Joe Glenton Wikipedia, Twitter, Book, Regiment, Guardian, Wife
Joe Glenton Wikipedia, Twitter, Book, Regiment, Guardian, Wife – A former member of the British Army who served in Afghanistan wants to dispel illusions about the service and its past.
Joe Glenton has stated that when it comes to the effects of duty on veterans, trauma is only “half the story” and that military training in and of itself “changes you from the inside.”
Before his weekend visit to the city, the author told Bristol Live that politicians and far-right organisations abuse veterans far too frequently to further their own agendas. In this country, you can get away with anything if you say “it’s for the troops,” according to Joe.
When he was 22 years old, he regarded enlisting in the Army as a means of escaping poverty and thought it was a force for good. He was sent to Afghanistan at the age of 24, and at first he thought they were there to save the Afghan people.
He claimed that after serving in Afghanistan for seven months in 2006, “the fantasy of the military” that had been imposed upon him from above slowly began to disappear.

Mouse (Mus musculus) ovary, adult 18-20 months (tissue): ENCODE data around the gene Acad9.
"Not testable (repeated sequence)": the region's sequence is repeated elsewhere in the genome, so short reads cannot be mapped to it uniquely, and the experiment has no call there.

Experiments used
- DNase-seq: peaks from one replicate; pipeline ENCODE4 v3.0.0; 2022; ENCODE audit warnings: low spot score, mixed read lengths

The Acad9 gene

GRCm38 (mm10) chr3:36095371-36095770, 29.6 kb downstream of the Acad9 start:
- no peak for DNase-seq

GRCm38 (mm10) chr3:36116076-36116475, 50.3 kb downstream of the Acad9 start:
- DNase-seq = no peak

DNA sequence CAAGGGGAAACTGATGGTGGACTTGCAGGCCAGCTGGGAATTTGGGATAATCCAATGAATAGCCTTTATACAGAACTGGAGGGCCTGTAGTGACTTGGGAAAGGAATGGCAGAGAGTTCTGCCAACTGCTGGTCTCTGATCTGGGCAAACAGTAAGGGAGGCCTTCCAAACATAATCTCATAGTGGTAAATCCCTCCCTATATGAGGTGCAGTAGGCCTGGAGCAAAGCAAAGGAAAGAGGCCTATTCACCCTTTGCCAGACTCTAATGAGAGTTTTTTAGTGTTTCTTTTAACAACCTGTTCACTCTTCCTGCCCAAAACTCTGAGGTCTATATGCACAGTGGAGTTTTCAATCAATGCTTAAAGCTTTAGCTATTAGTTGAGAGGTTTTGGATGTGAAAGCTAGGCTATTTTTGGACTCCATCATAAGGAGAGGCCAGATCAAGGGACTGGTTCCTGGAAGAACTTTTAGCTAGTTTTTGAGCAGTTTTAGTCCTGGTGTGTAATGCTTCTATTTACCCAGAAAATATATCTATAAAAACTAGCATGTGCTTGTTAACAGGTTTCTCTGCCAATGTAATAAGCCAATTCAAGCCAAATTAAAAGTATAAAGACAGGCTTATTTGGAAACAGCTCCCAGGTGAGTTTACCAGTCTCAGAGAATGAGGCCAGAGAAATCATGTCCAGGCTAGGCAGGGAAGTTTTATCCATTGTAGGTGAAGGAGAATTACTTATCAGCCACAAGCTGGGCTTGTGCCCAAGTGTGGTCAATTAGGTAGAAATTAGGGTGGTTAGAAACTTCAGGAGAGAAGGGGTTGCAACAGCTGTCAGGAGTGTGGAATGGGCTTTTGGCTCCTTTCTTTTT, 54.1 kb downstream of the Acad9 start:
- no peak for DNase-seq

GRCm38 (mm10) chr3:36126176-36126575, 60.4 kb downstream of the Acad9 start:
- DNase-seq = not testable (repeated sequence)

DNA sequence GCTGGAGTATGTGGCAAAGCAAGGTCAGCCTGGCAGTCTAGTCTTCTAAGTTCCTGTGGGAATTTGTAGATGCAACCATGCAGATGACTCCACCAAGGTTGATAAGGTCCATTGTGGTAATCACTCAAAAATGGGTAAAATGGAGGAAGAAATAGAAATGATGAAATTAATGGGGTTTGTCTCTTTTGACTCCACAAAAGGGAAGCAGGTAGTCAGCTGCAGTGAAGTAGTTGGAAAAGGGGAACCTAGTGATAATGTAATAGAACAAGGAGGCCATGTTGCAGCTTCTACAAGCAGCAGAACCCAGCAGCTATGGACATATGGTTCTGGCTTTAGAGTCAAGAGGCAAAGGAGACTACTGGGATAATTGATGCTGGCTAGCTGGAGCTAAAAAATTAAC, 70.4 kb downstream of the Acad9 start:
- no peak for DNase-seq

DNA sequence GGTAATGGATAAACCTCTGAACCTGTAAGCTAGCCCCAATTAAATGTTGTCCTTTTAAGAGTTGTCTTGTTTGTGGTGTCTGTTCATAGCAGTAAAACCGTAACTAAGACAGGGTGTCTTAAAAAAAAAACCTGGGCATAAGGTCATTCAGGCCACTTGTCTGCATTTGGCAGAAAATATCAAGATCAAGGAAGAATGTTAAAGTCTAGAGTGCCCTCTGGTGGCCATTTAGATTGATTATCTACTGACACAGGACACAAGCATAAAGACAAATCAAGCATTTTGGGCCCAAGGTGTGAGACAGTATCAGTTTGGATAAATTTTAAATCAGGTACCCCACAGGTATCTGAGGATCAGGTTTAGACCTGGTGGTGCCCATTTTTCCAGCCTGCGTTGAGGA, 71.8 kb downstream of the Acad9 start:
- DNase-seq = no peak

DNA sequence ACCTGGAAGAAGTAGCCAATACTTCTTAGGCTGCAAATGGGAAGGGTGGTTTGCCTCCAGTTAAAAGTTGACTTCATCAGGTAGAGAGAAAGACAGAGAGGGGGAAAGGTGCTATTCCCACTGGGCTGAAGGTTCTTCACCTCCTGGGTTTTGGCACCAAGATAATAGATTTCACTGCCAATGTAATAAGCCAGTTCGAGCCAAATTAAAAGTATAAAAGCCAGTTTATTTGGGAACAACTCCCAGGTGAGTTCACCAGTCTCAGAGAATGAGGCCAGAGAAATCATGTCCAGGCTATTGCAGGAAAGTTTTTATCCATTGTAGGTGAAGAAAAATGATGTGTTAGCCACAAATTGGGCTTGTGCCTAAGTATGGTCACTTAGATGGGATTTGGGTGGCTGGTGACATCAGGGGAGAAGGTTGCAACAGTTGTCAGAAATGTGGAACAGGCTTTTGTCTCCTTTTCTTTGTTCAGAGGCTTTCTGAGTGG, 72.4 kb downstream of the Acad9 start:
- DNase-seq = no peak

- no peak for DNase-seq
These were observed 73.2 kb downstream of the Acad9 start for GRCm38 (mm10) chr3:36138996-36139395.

“Even though I didn’t have a university education and was just 24 years old, I could tell morally that this wasn’t what I was told we were going to accomplish. Joe continued, “The Afghan people didn’t want us there, therefore our presence sparked a gun war.
The 39-year-old has had prolonged bouts of depression and was given a diagnosis of PTSD (post-traumatic stress disorder) 11 years ago. He also experienced “moral injury,” which is a word for the severe degrees of guilt and shame that come with acting against one’s own conscience.
“PTSD has become a catch-all phrase, but what it tends to miss out on is that a lot of veteran’s difficulties aren’t really about trauma from the war, but rather the immersion and experience of military training and culture, Joe said. “A lot of the issues with drug usage and homelessness are directly related to military service, which can often be exacerbated by trauma.
“The experience of military training, which is highly masculine, aggressive, and reactionary, accounts for a lot of their results and the reason why so many veterans are furious and right-wing. “To make you a soldier, the military must transform you from the inside out.”
Norwich-born Joe, who is currently a journalist and filmmaker, visited Afghanistan once more last year to produce a documentary. Going back as a journalist, without weapons, aerial support, or armour to hide behind, was both more rewarding and horrifying than his first visit, he claimed.